We all know that churches in the first world have lost numbers over the past century, with many people leaving the faith of their parents to become atheists, agnostics, vague theists, believers in other religions, or just indifferent. We may not always be so aware of a number of people making the journey in the opposite direction, from unbelief to faith. Some studies suggest that highly educated people may be more likely to convert.
This is a story of one such convert. It is all the more interesting because her conversion came out of considering one of several significant philosophical difficulties for atheism.
Sarah Irving-Stonebraker, this was your life
Sarah must have been highly intelligent from her childhood, because at age 8 she says she knew she wanted to study History at Cambridge University. Growing up in a secular family in Australia, she arrived at Sydney University as a secular humanist. She knew who she was, what her values were and what she wanted to be, and none of that required faith, it was based on “self-evident truths”.
She won the University medal and a scholarship to Cambridge to study for her PhD, and entered Kings College believing “Christians were anti-intellectual and self-righteous”.
After completing her PhD, she began research at Oxford University, where she had the opportunity to attend several lectures by Aussie philosopher and atheist Peter Singer.
Peter Singer and human value
Peter Singer is a most interesting man, with a number of endearing qualities (e.g. he donates a quarter of his income to alleviate extreme poverty) and a number of challenging moral viewpoints (e.g. he argues that infanticide can be morally acceptable under certain circumstances).
The challenging viewpoints arise from considering how human beings differ from animals, and how we can determine moral values.
It is difficult for an atheist like Singer to establish any reasonable basis for moral values. Evolution may give us moral feelings, but sometimes we know instinctively that we shouldn’t always follow those feelings – e.g if they lead to genocide to protect “our” tribe and our genes.
But where does that instinctive feeling that genocide or pedophilia are “wrong” come from? It may be a natural feeling, but why follow it? Singer bases his ethics on utilitarianism, the belief that we “should” call actions moral if they produce the greatest good for the greatest number of people. He has admitted that there are philosophical and practical difficulties with this view, because it has no real basis in any observable truth.
Humans and animals
His utilitarianism also leads him to the judgment that an adult chimpanzee may be more of a “person” (i.e. a being with desires for the future) than a new born baby, hence the view that leads to the possibility of infanticide, for example, if the baby is disabled.
Sarah and Peter Singer
Sarah was a secular humanist when she attended Singer’s lectures, that is, she believed that humans had great value or worth. But Singer’s lectures helped her realise that “human equality is not a self-evident truth”.
I began to realise that the implications of my atheism were incompatible with almost every value I held dear.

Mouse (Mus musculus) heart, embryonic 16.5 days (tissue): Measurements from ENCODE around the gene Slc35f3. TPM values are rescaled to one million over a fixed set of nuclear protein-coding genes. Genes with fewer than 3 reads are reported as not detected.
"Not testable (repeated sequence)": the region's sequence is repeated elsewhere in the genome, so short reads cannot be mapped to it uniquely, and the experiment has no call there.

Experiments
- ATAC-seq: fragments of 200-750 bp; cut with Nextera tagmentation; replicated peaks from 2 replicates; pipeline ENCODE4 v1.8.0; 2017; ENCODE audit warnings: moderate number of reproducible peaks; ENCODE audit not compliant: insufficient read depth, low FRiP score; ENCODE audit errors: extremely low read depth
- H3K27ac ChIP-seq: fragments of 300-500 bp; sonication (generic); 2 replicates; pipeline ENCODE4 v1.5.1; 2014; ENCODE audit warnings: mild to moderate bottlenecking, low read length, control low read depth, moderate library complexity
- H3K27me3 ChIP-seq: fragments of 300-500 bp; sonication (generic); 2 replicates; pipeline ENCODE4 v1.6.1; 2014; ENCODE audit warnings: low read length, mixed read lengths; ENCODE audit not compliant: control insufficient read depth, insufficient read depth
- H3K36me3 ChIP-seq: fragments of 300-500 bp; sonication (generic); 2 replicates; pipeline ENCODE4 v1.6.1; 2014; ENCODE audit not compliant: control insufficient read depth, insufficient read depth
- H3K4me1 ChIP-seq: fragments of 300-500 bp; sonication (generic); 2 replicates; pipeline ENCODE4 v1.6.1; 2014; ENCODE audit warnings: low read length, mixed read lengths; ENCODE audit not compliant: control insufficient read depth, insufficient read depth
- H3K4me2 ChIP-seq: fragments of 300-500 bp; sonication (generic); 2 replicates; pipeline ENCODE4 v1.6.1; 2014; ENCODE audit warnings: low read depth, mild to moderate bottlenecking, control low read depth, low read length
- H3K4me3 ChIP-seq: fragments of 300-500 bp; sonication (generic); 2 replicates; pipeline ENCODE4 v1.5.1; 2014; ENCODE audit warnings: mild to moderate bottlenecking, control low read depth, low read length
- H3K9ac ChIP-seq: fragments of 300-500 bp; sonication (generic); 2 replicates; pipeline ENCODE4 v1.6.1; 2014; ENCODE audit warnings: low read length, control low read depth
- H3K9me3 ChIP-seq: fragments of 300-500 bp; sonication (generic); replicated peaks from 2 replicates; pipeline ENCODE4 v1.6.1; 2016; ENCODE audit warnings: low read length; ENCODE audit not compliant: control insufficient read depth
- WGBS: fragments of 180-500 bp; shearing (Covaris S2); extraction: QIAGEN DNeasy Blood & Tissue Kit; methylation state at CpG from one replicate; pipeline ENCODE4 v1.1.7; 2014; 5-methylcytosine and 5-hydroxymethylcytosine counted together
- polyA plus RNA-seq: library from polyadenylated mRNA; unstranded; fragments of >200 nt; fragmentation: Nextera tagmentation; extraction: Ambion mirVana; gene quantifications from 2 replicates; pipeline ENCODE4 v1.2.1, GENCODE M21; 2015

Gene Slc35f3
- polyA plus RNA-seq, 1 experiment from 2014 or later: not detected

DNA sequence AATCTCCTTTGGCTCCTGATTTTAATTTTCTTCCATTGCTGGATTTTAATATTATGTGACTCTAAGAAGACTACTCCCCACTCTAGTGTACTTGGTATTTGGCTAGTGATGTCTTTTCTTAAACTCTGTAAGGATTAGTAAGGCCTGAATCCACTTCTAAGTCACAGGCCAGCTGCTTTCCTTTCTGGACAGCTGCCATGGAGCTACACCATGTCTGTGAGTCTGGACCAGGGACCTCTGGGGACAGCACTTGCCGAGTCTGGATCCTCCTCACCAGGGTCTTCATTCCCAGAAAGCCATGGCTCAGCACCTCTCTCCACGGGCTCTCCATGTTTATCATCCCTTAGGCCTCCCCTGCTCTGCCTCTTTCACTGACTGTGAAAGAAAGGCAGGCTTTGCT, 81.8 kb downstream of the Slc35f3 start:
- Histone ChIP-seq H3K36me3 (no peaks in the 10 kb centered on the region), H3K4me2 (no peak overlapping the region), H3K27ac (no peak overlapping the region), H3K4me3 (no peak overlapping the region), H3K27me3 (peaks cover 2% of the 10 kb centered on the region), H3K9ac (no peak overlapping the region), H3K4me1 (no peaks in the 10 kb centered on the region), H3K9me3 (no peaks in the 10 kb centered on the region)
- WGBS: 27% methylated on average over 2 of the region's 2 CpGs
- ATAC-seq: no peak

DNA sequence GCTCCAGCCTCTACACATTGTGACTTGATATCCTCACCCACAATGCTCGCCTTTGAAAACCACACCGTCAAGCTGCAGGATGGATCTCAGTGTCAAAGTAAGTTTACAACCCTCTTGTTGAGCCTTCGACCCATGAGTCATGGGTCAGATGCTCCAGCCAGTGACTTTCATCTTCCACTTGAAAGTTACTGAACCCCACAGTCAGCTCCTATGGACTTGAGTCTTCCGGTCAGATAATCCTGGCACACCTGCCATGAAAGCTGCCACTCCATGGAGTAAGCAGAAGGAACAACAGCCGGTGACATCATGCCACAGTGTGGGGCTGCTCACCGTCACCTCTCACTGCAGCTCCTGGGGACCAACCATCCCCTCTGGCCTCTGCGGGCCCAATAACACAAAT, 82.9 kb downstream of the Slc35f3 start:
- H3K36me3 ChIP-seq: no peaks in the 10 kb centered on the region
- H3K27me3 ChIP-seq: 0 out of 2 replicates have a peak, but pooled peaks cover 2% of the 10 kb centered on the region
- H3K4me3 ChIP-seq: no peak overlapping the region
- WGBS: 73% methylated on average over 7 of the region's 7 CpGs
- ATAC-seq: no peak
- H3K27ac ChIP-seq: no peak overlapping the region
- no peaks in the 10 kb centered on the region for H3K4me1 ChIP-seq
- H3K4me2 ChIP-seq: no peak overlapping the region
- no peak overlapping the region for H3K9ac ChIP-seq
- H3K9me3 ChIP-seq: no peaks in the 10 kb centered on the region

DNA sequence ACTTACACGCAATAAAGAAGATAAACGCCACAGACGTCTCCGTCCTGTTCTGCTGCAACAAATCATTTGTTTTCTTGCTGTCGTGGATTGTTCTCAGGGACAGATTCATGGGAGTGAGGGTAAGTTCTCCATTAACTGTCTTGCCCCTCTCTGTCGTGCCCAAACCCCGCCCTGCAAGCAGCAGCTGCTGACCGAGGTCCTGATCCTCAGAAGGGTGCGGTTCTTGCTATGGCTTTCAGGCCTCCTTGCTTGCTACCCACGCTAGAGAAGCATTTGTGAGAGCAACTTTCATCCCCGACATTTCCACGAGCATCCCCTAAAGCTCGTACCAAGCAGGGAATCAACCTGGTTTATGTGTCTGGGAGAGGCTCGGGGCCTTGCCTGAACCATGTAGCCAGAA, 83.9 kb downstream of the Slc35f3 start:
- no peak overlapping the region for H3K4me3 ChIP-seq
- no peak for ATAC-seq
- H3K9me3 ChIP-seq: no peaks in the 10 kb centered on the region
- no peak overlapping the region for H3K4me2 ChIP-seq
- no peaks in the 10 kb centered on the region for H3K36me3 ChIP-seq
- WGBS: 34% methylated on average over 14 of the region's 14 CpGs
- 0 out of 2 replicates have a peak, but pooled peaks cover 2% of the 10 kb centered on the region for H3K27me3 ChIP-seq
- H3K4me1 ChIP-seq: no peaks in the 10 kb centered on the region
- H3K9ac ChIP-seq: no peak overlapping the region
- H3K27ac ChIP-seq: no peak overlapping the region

Many atheists come to this point and decide they can live with their high moral values being simply subjective, either their own personal choice or the way their genetics and upbringing have led them to think. This view doesn’t really give a logical basis for the strength with which they hold to ethics like the value of human life, but there doesn’t seem to be another way for an ethical atheist to go.
But Sarah chose a different path.
Sarah and God
She began to read a little philosophical theology, and could see that theism supplies some basis for true ethics that her atheism couldn’t. But she wasn’t convinced. Perhaps there was a God, but perhaps not. She was moving from atheism to agnosticism, but she knew that agnosticism also provided no basis for her strong moral feelings and values.
On the basis of this intellectual reasoning that pointed to God, Sarah began to observe the actions of christians where she was now working as an Assistant Professor in Florida. She saw christians “feeding the homeless every week, running community centres, and housing and advocating for migrant farm laborers”, all motivated by their faith.
She knew she needed to resolve this dilemma. She “walked into a church for the first time as someone earnestly seeking God” and felt overwhelmed. She read ( why am I surprised?) CS Lewis’ Mere Christianity, which addresses the source of moral feelings, and apparently found three different strands coming together – the intellectual (courtesy of Singer and Lewis), the way she saw ethics being lived out by christians, and her spiritual experience of being overwhelmed by the love of God.
Take a step, learn to walk
So she took the step, “I knelt in my closet in my apartment and asked Jesus to save me, and to become the Lord of my life.” And having taken that step, she began to read theologians who could help her explore her new belief. And she was surprised to learn two things about christian belief.
Christianity is not an unthinking faith. Doubt is OK. God wants us, she came to believe, to wrestle with him and to struggle through “doubt and faith, sorrow and hope”.
Christianity is radical. It is unlike other religions: “In becoming fully human in Jesus, God behaved decidedly unlike a god.” His “sacrificial love is utterly opposed to the individualism, consumerism, exploitation, and objectification, of our culture”.
And she found that being a christian means being part of the radical new creation God is bringing into the world, “transforming this broken, unjust world”. We have work to do. We are called to serve.
Sarah has now returned to Australia and taken up a position at a University in Sydney. You can read her account of her story in The Veritas Forum.
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